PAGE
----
Anastasia Solomatina started her PhD project in April 2016 in the group of Prof. Kolanus at the LIMES institute. She is part of the Bo&MeRanG program , which is a joint graduate school of the universities of Bonn and Melbourne. This gives the participants the opportunity to do part of their PhD work at their partner laboratory in Australia and receive a PhD from both universities. Anastasia is one of the first Bo&MeRanG students to go to Melbourne and she agreed to answer some questions about her project and her motivation.
- In short, what is your research project about?
My research focus is the in vivo signaling of cytohesin proteins in myeloid cells. I am especially interested in cellular mechanisms which are taking place during bacterial infections. Cytohesin proteins have been reported to play an important role in intracellular signaling such as chemotaxis, cell adhesion, cell migration, protein secretion and rearrangement of the cytoskeleton. One of the key functions of cytohesins is the guanine nucleotide exchange factor (GEF) activity for Arf-GTPases. These Arf-GTPases fulfil a regulatory function in diverse cellular processes such as vesicular trafficking and autophagosome formation. Alteration or dysfunction of this signaling pathway may affect the phagocytosis of intracellular bacteria such as Legionella, as well as its intracellular survival within myeloid cells. To get familiar with the different infection models and to perform some in vivo experiments, I am currently working in our collaborative lab of Prof. Hartland at the University of Melbourne.
- Where did you work before joining the ImmunoSensation Cluster / the Bo&MeRanG program?
I have completed my Bachelor’s and Master’s degree in Biochemistry at the Heinrich-Heine-University in Düsseldorf. During this time, I liked to work in different labs and projects to gain insight into diverse research fields. Therefore, I did my Master’s thesis, which focused on adenovirus mediated cell transformation, at the Heinrich Pette Institute in Hamburg (Leibniz Institute for Experimental Virology). After my graduation I changed to the HIV research group of Dr. Schulze zur Wiesch and Prof. Hauber and worked there as a research assistant before starting my PhD in the Bo&MeRanG program.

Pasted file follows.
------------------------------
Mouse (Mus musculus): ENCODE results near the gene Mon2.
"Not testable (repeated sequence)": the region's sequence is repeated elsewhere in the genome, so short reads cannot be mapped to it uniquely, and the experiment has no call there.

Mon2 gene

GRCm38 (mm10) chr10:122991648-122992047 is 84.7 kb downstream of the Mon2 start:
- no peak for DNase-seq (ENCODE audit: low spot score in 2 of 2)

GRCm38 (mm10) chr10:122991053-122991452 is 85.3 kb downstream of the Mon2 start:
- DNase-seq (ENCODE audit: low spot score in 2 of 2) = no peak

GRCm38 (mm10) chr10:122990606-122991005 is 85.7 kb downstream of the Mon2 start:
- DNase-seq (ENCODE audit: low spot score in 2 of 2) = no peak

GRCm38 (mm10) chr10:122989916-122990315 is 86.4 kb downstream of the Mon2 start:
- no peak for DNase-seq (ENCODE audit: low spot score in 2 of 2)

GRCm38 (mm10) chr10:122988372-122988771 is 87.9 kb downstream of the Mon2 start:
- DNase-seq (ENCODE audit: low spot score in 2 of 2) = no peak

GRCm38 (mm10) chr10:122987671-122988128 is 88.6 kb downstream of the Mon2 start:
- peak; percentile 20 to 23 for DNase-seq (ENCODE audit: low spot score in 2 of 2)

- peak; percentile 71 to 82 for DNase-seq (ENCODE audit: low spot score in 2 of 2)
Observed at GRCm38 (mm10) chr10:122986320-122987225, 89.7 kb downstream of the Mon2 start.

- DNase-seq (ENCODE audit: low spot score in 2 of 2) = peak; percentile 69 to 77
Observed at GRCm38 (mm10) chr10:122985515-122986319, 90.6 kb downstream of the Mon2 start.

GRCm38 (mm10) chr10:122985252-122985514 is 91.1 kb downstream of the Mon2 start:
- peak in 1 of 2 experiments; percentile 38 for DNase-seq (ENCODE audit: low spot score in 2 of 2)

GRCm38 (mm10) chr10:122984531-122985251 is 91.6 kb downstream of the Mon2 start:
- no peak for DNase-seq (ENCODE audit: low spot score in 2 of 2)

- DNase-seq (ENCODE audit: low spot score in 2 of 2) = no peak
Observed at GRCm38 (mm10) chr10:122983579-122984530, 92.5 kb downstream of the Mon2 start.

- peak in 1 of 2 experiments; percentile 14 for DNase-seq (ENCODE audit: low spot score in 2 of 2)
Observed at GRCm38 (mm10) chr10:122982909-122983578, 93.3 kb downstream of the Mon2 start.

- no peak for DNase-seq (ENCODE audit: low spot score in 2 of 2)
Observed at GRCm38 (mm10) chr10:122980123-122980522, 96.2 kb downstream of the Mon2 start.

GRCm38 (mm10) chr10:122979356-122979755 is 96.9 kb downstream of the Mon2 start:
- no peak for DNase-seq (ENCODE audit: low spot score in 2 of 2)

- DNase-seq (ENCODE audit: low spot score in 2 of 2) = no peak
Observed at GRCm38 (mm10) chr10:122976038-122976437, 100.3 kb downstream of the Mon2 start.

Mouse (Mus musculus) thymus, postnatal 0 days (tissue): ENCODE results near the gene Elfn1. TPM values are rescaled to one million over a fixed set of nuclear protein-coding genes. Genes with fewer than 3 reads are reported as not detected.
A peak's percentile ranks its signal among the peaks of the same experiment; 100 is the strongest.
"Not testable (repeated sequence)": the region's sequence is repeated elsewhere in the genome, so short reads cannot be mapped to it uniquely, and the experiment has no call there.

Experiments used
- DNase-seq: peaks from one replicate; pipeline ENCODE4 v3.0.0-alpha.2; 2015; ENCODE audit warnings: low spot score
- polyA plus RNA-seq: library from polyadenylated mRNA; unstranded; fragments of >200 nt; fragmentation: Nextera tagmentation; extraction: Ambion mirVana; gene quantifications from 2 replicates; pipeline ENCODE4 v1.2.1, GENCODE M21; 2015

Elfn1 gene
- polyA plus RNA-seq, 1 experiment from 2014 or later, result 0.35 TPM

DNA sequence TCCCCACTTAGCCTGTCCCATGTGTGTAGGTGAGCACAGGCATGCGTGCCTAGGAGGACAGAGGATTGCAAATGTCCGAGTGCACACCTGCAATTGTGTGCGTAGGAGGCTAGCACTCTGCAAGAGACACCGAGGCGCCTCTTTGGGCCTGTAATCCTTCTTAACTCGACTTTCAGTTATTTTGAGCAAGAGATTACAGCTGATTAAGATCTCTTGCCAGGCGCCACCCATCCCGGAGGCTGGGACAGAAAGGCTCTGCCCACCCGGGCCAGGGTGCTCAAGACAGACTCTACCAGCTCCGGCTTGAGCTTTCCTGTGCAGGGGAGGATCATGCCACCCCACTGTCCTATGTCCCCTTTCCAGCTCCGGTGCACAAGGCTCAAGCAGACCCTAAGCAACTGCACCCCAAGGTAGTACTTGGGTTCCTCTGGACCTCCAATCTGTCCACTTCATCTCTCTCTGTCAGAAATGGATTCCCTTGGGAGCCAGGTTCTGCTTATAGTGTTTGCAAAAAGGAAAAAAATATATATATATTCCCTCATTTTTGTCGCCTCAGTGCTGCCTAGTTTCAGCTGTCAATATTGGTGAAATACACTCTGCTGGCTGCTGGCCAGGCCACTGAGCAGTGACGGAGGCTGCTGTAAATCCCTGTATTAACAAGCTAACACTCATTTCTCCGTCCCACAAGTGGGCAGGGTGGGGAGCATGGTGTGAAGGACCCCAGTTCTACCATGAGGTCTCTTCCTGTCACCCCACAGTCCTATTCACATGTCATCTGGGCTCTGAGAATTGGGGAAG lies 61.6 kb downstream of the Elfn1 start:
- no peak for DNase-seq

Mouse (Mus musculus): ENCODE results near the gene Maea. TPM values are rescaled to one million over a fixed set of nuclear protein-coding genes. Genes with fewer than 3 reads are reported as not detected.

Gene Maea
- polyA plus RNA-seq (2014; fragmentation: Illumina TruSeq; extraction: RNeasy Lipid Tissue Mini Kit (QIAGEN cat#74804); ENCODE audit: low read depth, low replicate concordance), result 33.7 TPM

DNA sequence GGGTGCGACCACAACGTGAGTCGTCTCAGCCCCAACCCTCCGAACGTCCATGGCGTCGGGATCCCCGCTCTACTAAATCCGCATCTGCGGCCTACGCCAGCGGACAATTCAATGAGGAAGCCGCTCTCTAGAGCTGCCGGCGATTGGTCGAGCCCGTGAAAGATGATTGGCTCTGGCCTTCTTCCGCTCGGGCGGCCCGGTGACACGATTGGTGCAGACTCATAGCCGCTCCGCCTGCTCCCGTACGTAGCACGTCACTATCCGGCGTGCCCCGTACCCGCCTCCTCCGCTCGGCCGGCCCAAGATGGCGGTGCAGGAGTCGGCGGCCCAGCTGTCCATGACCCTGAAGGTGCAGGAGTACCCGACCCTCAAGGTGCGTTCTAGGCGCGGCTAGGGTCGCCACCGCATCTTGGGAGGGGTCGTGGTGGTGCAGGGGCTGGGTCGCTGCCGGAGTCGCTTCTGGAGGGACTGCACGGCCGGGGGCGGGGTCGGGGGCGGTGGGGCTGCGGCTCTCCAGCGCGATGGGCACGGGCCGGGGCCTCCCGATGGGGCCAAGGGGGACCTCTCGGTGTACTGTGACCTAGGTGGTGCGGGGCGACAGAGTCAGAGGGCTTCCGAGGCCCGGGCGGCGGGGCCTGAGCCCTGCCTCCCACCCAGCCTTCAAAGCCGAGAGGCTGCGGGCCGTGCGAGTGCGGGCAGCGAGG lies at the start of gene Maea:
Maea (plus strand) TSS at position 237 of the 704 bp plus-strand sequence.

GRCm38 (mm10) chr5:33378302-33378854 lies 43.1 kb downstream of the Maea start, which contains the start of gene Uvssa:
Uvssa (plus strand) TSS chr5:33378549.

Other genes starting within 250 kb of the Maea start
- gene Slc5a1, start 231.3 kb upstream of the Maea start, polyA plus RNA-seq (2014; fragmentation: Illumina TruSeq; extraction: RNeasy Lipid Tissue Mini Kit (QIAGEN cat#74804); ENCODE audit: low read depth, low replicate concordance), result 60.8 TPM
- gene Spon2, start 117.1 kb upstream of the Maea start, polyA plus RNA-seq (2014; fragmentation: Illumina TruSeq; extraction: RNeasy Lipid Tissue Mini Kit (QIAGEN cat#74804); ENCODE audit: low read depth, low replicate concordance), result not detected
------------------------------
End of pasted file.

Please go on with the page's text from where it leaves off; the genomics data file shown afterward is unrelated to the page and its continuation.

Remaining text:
- What made you come to Bonn and what do you like about it?
There are two main reasons why I wanted to come to Bonn for my PhD.
The first one is pretty simple. I grew up in Bonn and used to go to school here. After school I lived in different cities and spent some time abroad. So coming back to Bonn would mean to be closer to my friends and family.
The second reason for doing my PhD in Bonn was that I wanted to specialize in immunology and I think the ImmunoSensation Cluster and Bo&MeRanG program provide a great opportunity for cutting edge research and a collobarative network with excellent scientists in this field.
- What do you do when you are not in the lab? What can you recommend especially to anyone travelling to Melbourne?
As a very active and social person I always find something to do when I am not in the lab. I like to meet up with my friends and I am always available for a chat. Furthermore, I like to go for a run or for a hike to relax after hard work. And let’s not forget my biggest passion – travelling.
I guess, everyone who comes to Melbourne falls in love with the city. There are plenty of things to do down here. For a perfect day in Melbourne I would recommend having a pleasant brunch in Brunswick, going for shopping in the CBD, relaxing at St. Kilda Beach, having an authentic Asian dinner in China Town and begin the night in Fitzroy. Don’t forget to check out the hidden laneways of the city, home to many hidden bars and charming restaurants.